Cleanup. Immediately after eating, a philosopher delivers any chopsticks for which there are deferred requests (after cleaning them). That philosopher then proceeds to eat.
Deadlock avoidance of the Chandy-Misra algorithm can be proven using directed graphs: each philosopher represents a vertex, and each edge represents a chopstick, with an arrow going from "dirty towards clean". The ID ordering of philosophers can be used to show that this graph never has a closed cycles (i.e., deadlock circular waits), by reassigning a (lower) ID to philosophers just after they finish eating, thus insuring that the graph's arrows always point from lower towards higher IDs.
No starvation: Since a hungry philosopher p always keeps p's clean chopsticks, and since each of p's neighbors must deliver their shared chopstick to p, cleaned, either immediately (if the neighbor is thinking) or as soon as that neighbor finishes eating, then we conclude that a hungry philosopher p cannot be passed up more than once by any neighbor. By transitivity, each of p's hungry or eating neighbors must eventually finish eating, which guarantees that p won't starve. (But p may have to fast for a long time.)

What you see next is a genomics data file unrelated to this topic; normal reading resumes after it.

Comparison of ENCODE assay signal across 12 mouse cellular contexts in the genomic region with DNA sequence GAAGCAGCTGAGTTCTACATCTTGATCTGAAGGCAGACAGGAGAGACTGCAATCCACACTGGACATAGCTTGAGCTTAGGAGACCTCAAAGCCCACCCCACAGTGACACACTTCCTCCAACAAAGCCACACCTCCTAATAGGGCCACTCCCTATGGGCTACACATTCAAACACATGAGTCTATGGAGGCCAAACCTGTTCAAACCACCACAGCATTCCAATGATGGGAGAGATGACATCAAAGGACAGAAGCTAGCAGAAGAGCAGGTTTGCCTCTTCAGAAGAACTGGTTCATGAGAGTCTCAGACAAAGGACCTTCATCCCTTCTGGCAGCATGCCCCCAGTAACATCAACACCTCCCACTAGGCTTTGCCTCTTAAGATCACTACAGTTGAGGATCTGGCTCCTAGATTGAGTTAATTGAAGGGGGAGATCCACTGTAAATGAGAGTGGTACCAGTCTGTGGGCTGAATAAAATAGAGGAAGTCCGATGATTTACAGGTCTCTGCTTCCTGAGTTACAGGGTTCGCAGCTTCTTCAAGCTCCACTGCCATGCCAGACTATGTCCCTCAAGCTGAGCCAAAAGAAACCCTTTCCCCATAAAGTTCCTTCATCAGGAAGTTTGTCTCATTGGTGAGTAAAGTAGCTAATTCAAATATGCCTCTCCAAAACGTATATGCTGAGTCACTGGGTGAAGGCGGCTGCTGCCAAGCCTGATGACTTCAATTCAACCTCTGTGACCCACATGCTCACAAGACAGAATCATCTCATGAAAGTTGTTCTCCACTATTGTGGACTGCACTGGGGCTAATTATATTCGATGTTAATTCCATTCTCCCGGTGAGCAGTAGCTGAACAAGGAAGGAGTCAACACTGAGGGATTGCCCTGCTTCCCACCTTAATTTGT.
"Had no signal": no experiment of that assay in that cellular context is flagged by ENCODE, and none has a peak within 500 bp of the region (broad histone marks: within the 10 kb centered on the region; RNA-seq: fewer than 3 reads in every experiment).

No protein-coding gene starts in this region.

Fairness (after eating, all resources are designated for the neighbors); high degree of concurrency; scalable (because after initialization; the resource management is local -- no central authority needed); generalizes to any number of processes and resources (as long as each resource is shared by exactly two processes).
Downside: potentially long wait chains when hungry.